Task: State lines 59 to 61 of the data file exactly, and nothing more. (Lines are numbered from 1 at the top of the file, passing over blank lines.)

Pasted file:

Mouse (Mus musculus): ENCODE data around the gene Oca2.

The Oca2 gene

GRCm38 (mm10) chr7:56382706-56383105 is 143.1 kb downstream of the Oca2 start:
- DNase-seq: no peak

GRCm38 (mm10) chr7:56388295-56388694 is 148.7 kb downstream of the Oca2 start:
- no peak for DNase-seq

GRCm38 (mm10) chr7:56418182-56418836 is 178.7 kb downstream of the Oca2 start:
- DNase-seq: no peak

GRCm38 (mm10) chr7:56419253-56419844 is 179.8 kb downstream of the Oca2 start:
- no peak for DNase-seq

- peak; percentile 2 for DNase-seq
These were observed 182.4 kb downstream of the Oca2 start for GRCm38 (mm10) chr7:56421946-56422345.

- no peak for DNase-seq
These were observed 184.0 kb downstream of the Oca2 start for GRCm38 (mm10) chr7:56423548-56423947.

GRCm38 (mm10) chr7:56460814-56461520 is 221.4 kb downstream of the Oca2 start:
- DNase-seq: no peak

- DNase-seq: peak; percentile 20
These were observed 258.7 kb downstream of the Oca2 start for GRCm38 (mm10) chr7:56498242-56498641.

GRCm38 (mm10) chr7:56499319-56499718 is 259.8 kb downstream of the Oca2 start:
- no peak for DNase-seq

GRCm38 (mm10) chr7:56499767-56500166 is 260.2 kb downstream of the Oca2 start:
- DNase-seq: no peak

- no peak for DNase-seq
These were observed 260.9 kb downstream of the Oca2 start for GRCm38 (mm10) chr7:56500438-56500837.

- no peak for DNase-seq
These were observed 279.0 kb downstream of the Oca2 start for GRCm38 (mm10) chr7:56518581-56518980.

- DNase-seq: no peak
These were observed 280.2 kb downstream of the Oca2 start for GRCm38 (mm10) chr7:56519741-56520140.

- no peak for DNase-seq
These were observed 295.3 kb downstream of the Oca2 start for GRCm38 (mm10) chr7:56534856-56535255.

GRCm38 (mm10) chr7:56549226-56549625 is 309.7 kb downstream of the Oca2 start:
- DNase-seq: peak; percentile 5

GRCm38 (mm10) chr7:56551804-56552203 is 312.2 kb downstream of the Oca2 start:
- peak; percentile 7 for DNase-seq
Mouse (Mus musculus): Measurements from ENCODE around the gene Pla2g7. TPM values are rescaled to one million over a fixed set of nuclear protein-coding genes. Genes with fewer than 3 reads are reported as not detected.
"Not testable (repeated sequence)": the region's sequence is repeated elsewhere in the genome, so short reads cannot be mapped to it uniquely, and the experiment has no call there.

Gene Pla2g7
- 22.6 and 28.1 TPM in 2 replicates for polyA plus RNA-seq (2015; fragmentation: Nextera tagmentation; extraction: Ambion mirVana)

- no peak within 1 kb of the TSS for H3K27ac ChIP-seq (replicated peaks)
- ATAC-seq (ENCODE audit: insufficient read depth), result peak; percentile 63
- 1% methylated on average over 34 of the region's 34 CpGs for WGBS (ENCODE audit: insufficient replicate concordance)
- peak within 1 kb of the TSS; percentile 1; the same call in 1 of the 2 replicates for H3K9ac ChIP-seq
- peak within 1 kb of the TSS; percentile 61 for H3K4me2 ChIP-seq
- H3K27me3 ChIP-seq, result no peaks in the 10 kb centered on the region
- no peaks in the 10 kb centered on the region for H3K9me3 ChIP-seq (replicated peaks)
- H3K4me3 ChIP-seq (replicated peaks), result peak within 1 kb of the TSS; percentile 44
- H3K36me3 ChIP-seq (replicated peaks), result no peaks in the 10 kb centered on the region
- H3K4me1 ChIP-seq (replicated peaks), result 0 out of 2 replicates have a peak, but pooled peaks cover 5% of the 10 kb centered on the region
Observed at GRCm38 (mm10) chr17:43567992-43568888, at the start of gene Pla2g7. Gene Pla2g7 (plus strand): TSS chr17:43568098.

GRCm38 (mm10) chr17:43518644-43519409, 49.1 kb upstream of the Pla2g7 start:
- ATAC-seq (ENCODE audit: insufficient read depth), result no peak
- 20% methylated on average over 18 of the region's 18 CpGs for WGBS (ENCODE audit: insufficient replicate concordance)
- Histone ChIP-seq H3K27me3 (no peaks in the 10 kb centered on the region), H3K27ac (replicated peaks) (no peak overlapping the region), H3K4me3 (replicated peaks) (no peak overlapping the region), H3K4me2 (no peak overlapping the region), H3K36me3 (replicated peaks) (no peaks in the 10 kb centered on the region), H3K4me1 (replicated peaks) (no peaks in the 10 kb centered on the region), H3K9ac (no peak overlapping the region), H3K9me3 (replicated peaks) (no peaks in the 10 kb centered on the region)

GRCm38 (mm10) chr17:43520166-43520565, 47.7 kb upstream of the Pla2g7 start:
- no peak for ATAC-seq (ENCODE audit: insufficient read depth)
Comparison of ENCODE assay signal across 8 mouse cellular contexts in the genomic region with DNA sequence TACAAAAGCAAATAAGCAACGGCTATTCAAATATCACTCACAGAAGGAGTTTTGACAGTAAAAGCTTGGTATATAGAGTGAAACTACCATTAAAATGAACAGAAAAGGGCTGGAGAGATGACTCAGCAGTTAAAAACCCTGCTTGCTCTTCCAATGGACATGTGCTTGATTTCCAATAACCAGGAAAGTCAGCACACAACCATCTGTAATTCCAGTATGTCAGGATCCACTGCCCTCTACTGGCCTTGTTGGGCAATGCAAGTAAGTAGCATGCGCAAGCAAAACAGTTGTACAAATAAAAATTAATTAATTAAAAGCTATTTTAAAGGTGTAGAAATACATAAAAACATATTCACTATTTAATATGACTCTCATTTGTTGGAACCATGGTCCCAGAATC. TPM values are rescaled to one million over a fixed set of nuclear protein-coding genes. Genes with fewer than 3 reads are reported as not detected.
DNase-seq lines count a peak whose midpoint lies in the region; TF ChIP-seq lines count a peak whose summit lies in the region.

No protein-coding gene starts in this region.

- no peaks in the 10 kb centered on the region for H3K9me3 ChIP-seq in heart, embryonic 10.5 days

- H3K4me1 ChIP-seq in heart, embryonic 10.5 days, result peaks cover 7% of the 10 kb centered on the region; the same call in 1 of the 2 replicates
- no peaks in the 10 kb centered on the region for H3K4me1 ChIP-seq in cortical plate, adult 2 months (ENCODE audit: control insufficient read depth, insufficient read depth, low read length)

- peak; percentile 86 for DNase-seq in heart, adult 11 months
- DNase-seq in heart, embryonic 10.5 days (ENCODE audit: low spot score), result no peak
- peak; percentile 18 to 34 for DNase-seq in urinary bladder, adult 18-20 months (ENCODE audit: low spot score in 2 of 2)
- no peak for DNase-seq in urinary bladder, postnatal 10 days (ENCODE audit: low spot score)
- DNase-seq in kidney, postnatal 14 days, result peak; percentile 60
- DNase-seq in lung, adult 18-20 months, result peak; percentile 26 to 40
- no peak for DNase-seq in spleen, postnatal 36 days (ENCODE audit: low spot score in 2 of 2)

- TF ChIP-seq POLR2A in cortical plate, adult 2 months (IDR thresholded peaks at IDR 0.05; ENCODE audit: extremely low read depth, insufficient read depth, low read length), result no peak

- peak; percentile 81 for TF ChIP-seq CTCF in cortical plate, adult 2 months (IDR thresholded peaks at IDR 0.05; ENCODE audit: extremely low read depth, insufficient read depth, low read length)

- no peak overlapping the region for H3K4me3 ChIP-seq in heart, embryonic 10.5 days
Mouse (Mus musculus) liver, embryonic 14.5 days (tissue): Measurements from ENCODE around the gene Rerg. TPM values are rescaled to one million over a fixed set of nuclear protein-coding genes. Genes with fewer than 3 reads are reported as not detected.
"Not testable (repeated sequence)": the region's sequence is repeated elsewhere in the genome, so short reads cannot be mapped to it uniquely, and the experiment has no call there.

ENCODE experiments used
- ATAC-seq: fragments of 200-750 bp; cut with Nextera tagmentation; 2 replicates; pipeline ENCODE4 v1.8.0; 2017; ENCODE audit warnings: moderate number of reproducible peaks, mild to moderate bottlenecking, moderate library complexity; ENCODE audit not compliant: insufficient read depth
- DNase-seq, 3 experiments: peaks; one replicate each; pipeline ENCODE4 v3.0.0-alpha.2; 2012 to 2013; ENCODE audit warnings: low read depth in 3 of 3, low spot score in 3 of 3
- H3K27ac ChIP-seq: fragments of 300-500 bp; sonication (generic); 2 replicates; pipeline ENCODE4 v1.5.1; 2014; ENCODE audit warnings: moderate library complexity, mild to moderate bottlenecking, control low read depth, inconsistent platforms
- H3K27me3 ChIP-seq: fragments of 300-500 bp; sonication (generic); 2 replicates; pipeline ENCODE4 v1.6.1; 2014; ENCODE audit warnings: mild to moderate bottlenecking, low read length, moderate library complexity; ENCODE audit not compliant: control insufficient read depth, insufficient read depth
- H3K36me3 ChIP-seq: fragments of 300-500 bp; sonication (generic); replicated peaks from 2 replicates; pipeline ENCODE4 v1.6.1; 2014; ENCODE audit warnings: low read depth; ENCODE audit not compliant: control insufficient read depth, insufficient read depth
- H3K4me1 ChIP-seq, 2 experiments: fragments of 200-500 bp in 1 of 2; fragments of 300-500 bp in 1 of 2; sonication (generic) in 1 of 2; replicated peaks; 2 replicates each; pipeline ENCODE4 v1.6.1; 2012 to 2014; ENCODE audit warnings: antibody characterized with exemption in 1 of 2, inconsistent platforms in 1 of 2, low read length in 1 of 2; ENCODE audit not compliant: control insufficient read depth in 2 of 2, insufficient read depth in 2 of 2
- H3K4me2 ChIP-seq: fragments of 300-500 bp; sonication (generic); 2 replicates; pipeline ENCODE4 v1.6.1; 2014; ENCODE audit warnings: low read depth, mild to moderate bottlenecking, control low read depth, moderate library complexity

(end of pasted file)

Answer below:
- no peaks in the 10 kb centered on the region for H3K9me3 ChIP-seq in heart, embryonic 10.5 days

- H3K4me1 ChIP-seq in heart, embryonic 10.5 days, result peaks cover 7% of the 10 kb centered on the region; the same call in 1 of the 2 replicates
- no peaks in the 10 kb centered on the region for H3K4me1 ChIP-seq in cortical plate, adult 2 months (ENCODE audit: control insufficient read depth, insufficient read depth, low read length)